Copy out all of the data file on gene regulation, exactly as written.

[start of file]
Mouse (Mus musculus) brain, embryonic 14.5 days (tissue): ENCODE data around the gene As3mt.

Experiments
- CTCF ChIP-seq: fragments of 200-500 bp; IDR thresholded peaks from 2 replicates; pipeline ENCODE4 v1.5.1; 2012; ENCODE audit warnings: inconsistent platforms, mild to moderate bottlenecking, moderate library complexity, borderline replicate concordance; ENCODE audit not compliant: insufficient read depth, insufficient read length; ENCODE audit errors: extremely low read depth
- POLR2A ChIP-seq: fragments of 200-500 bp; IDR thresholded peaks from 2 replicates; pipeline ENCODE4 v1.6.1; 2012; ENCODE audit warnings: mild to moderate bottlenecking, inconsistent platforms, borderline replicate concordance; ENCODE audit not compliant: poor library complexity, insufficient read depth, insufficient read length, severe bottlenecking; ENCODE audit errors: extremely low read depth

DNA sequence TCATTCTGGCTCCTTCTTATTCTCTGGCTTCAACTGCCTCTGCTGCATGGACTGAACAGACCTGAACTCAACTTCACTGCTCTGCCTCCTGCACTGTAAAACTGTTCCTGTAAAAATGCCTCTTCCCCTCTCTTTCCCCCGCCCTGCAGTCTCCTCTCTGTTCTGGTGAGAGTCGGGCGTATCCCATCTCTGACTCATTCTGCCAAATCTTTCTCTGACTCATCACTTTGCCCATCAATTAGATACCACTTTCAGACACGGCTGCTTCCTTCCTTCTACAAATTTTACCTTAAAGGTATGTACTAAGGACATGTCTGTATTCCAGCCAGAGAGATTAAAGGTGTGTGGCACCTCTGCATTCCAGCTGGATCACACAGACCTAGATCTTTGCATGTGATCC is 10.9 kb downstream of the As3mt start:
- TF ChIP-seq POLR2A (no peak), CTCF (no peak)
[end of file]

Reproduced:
Mouse (Mus musculus) brain, embryonic 14.5 days (tissue): ENCODE data around the gene As3mt.

Experiments
- CTCF ChIP-seq: fragments of 200-500 bp; IDR thresholded peaks from 2 replicates; pipeline ENCODE4 v1.5.1; 2012; ENCODE audit warnings: inconsistent platforms, mild to moderate bottlenecking, moderate library complexity, borderline replicate concordance; ENCODE audit not compliant: insufficient read depth, insufficient read length; ENCODE audit errors: extremely low read depth
- POLR2A ChIP-seq: fragments of 200-500 bp; IDR thresholded peaks from 2 replicates; pipeline ENCODE4 v1.6.1; 2012; ENCODE audit warnings: mild to moderate bottlenecking, inconsistent platforms, borderline replicate concordance; ENCODE audit not compliant: poor library complexity, insufficient read depth, insufficient read length, severe bottlenecking; ENCODE audit errors: extremely low read depth

DNA sequence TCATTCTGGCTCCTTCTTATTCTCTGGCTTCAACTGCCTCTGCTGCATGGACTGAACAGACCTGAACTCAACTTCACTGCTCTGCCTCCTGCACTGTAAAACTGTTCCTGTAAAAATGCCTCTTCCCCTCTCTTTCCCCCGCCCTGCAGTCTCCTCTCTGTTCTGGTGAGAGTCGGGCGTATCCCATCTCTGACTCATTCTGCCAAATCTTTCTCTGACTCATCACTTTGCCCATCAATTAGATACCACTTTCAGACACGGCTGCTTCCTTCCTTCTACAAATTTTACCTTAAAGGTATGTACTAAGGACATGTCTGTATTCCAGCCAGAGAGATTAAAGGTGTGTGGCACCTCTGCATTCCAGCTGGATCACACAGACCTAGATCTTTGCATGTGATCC is 10.9 kb downstream of the As3mt start:
- TF ChIP-seq POLR2A (no peak), CTCF (no peak)